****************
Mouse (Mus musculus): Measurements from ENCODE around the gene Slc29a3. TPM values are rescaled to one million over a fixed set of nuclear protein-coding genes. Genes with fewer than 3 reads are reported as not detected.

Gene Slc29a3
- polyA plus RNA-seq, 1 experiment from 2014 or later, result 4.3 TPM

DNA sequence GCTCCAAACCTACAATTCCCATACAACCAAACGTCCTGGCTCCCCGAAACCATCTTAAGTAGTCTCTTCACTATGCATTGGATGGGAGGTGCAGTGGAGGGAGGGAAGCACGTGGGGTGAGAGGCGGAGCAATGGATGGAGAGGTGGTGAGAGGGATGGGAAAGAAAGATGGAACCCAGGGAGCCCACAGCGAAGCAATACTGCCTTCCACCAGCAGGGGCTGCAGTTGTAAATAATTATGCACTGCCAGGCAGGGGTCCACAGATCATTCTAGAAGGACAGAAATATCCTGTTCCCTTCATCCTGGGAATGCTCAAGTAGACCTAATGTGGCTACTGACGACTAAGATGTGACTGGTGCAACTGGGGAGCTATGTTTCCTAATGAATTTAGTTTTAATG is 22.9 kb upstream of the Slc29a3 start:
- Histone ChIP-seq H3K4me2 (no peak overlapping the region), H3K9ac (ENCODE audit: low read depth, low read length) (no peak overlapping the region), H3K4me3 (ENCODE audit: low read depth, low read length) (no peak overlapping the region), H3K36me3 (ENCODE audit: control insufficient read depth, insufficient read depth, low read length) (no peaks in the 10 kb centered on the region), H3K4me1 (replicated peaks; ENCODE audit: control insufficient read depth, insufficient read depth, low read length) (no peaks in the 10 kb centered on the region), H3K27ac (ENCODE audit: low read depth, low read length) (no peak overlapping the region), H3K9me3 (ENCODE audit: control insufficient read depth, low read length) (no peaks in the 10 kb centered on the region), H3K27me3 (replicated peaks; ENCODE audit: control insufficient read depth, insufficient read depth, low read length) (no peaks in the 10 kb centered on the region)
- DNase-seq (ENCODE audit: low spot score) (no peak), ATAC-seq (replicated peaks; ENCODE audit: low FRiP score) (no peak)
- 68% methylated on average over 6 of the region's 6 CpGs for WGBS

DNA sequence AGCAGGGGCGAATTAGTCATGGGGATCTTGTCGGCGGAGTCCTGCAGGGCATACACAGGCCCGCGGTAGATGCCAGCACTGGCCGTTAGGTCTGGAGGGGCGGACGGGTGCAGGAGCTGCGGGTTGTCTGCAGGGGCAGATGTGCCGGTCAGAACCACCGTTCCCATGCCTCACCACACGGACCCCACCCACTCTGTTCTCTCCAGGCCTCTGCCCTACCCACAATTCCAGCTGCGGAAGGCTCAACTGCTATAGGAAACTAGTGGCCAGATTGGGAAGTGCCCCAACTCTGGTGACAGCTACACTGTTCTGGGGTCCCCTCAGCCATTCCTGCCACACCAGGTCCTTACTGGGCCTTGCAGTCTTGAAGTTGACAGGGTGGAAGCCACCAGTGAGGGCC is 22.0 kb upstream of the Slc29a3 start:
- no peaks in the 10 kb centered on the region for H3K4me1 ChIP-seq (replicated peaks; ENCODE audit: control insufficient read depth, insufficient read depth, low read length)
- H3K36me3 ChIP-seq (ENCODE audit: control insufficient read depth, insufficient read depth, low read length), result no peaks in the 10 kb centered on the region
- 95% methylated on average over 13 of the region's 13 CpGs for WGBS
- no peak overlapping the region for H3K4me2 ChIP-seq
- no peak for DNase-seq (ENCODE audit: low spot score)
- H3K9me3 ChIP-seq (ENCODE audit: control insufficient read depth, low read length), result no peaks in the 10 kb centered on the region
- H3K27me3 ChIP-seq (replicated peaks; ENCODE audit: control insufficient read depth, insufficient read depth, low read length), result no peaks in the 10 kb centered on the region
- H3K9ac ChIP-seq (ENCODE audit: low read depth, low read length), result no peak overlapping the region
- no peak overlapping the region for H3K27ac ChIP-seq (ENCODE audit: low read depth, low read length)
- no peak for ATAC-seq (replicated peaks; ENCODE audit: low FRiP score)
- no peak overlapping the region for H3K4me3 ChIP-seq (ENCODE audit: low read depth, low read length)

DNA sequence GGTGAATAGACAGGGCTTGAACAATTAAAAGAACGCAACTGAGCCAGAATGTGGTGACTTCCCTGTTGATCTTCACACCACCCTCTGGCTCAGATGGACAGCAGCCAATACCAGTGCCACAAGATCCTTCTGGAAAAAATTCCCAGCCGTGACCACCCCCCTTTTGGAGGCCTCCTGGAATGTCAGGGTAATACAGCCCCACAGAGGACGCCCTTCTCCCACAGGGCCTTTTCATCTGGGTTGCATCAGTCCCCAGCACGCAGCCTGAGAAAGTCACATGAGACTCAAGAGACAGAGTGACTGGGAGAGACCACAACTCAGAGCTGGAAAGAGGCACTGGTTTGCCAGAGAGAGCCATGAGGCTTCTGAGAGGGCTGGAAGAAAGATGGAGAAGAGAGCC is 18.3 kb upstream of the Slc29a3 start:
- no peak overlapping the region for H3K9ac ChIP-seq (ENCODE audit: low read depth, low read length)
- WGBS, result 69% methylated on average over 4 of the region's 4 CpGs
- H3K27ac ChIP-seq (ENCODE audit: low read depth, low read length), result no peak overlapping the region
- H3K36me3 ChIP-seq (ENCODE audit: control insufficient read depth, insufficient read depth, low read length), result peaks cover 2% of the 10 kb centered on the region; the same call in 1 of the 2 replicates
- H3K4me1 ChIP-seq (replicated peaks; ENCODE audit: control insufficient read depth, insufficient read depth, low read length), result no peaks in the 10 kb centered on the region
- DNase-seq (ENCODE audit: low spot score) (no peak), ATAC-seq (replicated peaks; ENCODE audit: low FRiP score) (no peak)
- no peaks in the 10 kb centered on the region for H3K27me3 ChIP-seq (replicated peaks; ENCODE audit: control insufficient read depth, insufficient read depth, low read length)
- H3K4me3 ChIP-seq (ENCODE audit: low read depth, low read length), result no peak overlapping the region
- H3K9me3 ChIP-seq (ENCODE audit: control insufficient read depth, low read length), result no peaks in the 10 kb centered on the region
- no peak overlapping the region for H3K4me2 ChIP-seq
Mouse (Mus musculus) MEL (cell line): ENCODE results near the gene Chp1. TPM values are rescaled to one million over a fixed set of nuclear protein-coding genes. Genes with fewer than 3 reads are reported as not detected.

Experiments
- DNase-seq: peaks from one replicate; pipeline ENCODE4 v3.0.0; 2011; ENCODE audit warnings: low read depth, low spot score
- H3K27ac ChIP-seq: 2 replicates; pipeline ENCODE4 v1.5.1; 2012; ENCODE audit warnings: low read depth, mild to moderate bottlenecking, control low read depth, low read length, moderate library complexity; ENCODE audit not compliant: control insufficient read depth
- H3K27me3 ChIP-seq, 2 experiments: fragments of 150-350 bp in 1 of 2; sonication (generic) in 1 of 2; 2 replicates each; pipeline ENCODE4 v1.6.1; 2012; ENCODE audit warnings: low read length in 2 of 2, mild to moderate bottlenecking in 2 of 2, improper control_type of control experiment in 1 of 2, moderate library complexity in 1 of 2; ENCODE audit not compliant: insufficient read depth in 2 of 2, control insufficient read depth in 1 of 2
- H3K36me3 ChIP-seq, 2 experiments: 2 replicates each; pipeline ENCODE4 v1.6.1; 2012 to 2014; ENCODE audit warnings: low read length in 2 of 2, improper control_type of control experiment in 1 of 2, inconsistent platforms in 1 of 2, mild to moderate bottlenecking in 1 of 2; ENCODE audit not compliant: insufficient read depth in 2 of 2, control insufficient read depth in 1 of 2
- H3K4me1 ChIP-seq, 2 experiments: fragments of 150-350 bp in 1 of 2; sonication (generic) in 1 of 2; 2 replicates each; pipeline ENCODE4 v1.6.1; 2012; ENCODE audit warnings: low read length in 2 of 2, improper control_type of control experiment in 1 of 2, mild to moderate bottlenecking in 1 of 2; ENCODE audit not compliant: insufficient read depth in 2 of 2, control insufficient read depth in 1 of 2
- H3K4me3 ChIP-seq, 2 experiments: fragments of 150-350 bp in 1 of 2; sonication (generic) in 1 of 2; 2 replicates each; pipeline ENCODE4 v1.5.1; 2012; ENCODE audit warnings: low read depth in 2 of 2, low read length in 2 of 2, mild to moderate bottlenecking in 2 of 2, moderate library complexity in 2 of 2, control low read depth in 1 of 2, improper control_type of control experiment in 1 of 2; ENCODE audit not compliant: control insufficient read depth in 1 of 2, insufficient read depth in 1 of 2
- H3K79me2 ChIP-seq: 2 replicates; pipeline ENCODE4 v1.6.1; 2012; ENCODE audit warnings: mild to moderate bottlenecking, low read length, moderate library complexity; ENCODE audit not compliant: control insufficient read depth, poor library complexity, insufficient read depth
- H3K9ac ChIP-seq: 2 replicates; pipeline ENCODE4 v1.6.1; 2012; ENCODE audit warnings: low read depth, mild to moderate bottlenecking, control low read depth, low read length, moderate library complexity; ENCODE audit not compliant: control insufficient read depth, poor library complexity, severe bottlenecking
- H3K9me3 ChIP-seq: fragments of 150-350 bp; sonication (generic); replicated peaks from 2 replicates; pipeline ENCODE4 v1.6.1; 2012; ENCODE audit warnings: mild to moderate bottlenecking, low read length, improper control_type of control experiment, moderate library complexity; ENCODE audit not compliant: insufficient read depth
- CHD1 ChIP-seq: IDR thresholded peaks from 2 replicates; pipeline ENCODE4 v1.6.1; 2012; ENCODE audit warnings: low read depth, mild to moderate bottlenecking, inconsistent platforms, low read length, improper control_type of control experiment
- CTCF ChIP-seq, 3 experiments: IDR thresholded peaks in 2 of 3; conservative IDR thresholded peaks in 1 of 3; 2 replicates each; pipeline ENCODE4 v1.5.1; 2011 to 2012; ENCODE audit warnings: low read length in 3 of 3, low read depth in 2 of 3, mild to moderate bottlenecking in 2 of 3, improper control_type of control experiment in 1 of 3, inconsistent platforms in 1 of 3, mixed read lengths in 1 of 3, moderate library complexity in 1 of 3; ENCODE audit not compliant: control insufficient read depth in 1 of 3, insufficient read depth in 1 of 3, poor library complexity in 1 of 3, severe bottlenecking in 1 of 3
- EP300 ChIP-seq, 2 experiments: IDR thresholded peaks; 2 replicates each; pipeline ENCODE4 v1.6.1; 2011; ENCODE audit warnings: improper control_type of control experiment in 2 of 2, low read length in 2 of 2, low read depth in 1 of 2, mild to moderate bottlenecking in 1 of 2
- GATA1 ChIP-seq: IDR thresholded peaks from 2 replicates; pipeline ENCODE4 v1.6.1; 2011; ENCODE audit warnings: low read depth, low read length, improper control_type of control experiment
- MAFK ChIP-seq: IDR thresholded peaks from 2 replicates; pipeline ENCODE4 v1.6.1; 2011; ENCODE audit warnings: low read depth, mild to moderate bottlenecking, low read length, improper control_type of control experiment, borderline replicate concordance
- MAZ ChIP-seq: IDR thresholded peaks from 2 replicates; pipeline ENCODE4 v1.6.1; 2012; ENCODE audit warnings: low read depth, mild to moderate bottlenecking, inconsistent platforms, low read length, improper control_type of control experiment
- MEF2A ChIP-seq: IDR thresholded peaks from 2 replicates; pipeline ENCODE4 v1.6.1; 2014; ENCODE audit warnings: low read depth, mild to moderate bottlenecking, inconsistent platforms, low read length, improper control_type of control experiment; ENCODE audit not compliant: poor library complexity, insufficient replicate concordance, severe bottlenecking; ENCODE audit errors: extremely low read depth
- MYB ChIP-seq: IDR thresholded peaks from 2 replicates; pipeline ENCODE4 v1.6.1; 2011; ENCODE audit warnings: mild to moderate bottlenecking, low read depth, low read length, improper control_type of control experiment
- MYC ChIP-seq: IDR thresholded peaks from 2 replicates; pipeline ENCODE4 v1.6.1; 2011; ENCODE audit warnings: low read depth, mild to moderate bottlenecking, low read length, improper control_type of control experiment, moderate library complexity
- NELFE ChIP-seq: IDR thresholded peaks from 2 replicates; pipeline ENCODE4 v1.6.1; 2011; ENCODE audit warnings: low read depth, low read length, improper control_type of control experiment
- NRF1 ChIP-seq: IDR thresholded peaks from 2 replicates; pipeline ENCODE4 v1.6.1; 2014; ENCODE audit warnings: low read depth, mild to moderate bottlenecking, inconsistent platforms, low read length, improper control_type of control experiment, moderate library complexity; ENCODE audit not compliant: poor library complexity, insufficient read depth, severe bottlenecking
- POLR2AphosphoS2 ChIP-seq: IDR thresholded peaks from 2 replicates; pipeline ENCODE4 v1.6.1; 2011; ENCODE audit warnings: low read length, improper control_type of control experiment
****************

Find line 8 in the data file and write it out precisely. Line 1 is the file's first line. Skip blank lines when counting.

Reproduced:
DNA sequence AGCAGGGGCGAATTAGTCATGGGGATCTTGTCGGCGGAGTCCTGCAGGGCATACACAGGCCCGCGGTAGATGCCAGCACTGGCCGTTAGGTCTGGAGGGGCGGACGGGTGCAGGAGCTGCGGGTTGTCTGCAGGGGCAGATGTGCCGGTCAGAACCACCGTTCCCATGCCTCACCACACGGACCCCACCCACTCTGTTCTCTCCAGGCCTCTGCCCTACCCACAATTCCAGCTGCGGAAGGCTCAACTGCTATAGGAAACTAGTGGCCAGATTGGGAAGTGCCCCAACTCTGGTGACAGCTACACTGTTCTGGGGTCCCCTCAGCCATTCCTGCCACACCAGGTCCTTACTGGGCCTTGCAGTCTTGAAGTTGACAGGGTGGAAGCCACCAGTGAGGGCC is 22.0 kb upstream of the Slc29a3 start: